Thursday, July 03, 2008

Contemplations, the morning after

  • Please read about the three Israelis who were murdered in Jerusalem yesterday, and think for a moment how many lives will be affected if not ruined by the act of this terrorist.
  • Could it be that the man did what he did in order to score DBP's ( Devout-Believer-Points )with his god and his coreligionists because in his past he had done something that he had to make up for? And I am not talking about the rape, but about the romantic involvement. In the past other terrorists have commited suicide murders for similar reasons. I remember a young mother who was forced to be a suicide terrorist because she had somehow brought shame upon her husband and/or family.
  • On television yesterday I heard a shabby looking Jewish ( he wore a yarmulke ) bystander who asked why the hell do we employ Arab workers. Several yeshiva bochers - who in the middle of the day obviously were too busy to study - nodded in agreement. When another, secular, bystander asked him what he did for a living, he said that he was unemployed. Could it be that we employ Arab workers because Jews are not willing anymore to do construction work and other hard physical labor, at least not for the ridiculously low wages that come with those jobs? Aren't the contractors and we as consumers to blame for this? There is a lot of mea culpa here. In my first year after I arrived in Israel I often did quite heavy physical labor in the kibbutz where I lived ( I worked in the chicken coops and other places). Also, two years later, after I made aliyah, I worked very hard in a fruit factory in another kibbutz. Today I am not sure whether I still would be willing or even able to do such work. Yesterday very late in the evening I saw a report on Channel 1 about Bedouin laborers who work - under the threats of rockets and snipers - in the potato fields of Eyn HaShlosha, the kibbutz right next to the one where I lived ( i.e. Kissufim ). When I heard the kibbutz member who is responsible for the potato fields talk about the children who work there in the middle of the night ( "Many of them are not children, they just look like children" ), I understood how fucked up Zionist ( work )ethics have become.
  • Of course, populist politicians used this golden opportunity to call for radical measures ( 'Send his family to Gaza', 'Destroy his family's home' ). There is a chance that this attack, which has all the features of an act by a loner who had no links to organized terrorism, will be used to set an example that will satisfy the Israeli public's taste for revenge for a few moments but will not help in any possible way to prevent future attacks.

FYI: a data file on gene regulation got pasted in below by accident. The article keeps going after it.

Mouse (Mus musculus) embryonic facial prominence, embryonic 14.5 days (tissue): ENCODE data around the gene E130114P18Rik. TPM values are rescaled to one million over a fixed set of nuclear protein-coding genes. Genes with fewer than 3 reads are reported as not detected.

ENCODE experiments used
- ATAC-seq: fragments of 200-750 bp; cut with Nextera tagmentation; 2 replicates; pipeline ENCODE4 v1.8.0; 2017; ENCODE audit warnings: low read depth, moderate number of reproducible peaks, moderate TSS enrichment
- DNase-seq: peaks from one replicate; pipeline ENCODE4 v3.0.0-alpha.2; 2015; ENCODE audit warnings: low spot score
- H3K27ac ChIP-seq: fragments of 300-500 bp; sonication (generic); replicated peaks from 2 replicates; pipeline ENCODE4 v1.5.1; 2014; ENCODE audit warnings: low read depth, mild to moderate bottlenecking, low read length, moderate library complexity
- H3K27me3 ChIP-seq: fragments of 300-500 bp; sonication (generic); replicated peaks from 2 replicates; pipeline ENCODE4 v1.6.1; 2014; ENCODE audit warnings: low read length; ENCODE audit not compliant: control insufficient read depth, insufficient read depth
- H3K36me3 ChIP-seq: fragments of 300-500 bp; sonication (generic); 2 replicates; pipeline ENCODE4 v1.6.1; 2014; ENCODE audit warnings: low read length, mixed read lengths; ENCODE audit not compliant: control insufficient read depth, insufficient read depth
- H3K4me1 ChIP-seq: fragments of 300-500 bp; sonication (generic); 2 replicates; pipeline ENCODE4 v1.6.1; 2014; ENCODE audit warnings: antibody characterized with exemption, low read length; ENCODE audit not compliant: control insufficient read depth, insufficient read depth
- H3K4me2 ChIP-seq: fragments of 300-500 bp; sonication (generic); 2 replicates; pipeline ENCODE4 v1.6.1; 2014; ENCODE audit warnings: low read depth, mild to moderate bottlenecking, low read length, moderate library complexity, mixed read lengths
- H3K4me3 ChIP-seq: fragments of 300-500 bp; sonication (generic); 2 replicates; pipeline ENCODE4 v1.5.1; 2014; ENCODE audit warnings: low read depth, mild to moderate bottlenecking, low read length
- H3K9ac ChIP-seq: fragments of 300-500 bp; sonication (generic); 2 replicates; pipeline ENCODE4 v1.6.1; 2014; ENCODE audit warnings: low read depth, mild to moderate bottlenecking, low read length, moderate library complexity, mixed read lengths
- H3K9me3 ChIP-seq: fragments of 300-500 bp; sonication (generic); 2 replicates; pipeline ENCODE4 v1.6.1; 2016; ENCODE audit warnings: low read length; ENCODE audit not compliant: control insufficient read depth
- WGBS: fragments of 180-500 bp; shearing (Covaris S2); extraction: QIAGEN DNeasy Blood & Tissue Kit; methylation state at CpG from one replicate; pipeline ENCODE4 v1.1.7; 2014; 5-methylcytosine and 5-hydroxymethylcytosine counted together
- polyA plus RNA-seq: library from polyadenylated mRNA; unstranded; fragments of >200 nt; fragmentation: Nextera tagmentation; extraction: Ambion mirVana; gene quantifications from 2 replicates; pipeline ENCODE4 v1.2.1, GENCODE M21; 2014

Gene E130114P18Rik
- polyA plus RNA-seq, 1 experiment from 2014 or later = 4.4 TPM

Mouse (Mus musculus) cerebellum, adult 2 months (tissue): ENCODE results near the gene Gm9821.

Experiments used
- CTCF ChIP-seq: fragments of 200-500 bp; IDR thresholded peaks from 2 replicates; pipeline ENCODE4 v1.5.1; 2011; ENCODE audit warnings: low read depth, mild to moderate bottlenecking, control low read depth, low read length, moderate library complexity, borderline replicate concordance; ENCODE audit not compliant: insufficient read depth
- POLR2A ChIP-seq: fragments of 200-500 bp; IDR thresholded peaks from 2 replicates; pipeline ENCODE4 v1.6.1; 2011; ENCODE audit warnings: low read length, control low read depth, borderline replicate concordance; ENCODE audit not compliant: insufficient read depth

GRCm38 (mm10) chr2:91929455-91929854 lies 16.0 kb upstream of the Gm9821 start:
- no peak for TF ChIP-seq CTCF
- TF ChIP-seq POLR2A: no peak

• Why is it that I do not believe that ISM activists and other hypocrites will use yesterday's terror attack to demonstrate against Caterpillar? After all, a Caterpillar shovel was used to murder three Jews.
  • The other week I saw a report about the terrible conditions in which Arabs often have to live in the Arab 'neighborhoods' ( often simply villages ) of Jerusalem. Many of them have no running water, no electricity. If Jews had to live like that anywhere in the world we all would rise up in arms, and rightly so. The mayor of the city said on camera that we should not take the Arabs' complaints too seriously, their emotions and perceptions are different from ours. If we so badly want Jerusalem to be united ( personally, I don't see any reason why we should want to 'control' so many obviously hostile 'citizens' who as far as I am concerned could very well become inhabitants of the future capital of Palestine ) we should invest in all parts of that city, and not only or even mainly in its Jewish parts. The contempt of Uri Lupolianski for so many of 'his' citizens says it all, basically. There is no coexistence in Jerusalem. And to those who come with 'explanations' such as "But the Arabs build without permits" or "They don't pay municipal taxes", I would say: read the articles and books of people like Meron Benvenisti.
  • Comments such as this one really make me mad. One of the Israelis who did what a responsible, well-trained and able-bodied citizen should do when a certain situation requires swift and decisive action, happened to be a religious Zionist. So what? What about the first person who jumped on the shovel to try and stop the terrorist? He happened to be an Arab police officer. The person who 'woke up' the terrorist ( who was unconscious by then, thanks to the work of the police officer and his - Jewish, female - colleague ) by throwing a rock at him, was a religious Jew. Should we say that that Jew was responsible for the death of Bat-Sheva Unterman z"l? Heaven forbid. Is there a lack of religious or secular, right- or leftwing, Jewish or non-Jewish in the history of this country? I think not. No segment of Israeli society should try to present itself as more or less Zionist or heroic. What is important is that we somehow get along and take care of each other, side by side, as Israelis. As for Orbach and his fellow populists ( left- and rightwing, religious and secular ), they should stop using personal and national tragedies for their own personal and political interests.

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